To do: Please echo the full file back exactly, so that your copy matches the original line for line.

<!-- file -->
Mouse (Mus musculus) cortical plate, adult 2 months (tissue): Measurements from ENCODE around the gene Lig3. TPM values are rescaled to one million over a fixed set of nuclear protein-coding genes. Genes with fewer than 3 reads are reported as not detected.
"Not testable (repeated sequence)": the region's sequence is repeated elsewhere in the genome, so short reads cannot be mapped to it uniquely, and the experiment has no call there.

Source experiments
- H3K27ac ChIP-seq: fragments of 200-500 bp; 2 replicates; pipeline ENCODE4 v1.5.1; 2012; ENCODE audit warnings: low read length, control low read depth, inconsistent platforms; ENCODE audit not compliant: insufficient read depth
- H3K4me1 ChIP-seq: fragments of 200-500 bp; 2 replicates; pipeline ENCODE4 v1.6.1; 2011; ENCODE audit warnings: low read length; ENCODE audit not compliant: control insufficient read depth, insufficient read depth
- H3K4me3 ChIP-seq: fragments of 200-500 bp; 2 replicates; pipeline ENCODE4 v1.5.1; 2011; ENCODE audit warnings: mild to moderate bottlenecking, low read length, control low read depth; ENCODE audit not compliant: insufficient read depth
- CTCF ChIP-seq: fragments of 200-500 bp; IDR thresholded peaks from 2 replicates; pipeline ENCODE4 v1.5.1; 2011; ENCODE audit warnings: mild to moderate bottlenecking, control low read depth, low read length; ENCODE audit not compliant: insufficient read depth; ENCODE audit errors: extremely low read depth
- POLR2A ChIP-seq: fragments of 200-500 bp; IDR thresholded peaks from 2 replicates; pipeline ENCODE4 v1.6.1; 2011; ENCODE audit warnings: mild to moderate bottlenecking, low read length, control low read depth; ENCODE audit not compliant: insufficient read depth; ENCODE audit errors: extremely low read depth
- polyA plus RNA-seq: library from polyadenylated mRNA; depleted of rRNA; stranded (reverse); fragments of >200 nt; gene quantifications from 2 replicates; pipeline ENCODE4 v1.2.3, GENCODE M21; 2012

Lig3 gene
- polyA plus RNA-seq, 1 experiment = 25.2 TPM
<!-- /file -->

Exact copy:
Mouse (Mus musculus) cortical plate, adult 2 months (tissue): Measurements from ENCODE around the gene Lig3. TPM values are rescaled to one million over a fixed set of nuclear protein-coding genes. Genes with fewer than 3 reads are reported as not detected.
"Not testable (repeated sequence)": the region's sequence is repeated elsewhere in the genome, so short reads cannot be mapped to it uniquely, and the experiment has no call there.

Source experiments
- H3K27ac ChIP-seq: fragments of 200-500 bp; 2 replicates; pipeline ENCODE4 v1.5.1; 2012; ENCODE audit warnings: low read length, control low read depth, inconsistent platforms; ENCODE audit not compliant: insufficient read depth
- H3K4me1 ChIP-seq: fragments of 200-500 bp; 2 replicates; pipeline ENCODE4 v1.6.1; 2011; ENCODE audit warnings: low read length; ENCODE audit not compliant: control insufficient read depth, insufficient read depth
- H3K4me3 ChIP-seq: fragments of 200-500 bp; 2 replicates; pipeline ENCODE4 v1.5.1; 2011; ENCODE audit warnings: mild to moderate bottlenecking, low read length, control low read depth; ENCODE audit not compliant: insufficient read depth
- CTCF ChIP-seq: fragments of 200-500 bp; IDR thresholded peaks from 2 replicates; pipeline ENCODE4 v1.5.1; 2011; ENCODE audit warnings: mild to moderate bottlenecking, control low read depth, low read length; ENCODE audit not compliant: insufficient read depth; ENCODE audit errors: extremely low read depth
- POLR2A ChIP-seq: fragments of 200-500 bp; IDR thresholded peaks from 2 replicates; pipeline ENCODE4 v1.6.1; 2011; ENCODE audit warnings: mild to moderate bottlenecking, low read length, control low read depth; ENCODE audit not compliant: insufficient read depth; ENCODE audit errors: extremely low read depth
- polyA plus RNA-seq: library from polyadenylated mRNA; depleted of rRNA; stranded (reverse); fragments of >200 nt; gene quantifications from 2 replicates; pipeline ENCODE4 v1.2.3, GENCODE M21; 2012

Lig3 gene
- polyA plus RNA-seq, 1 experiment = 25.2 TPM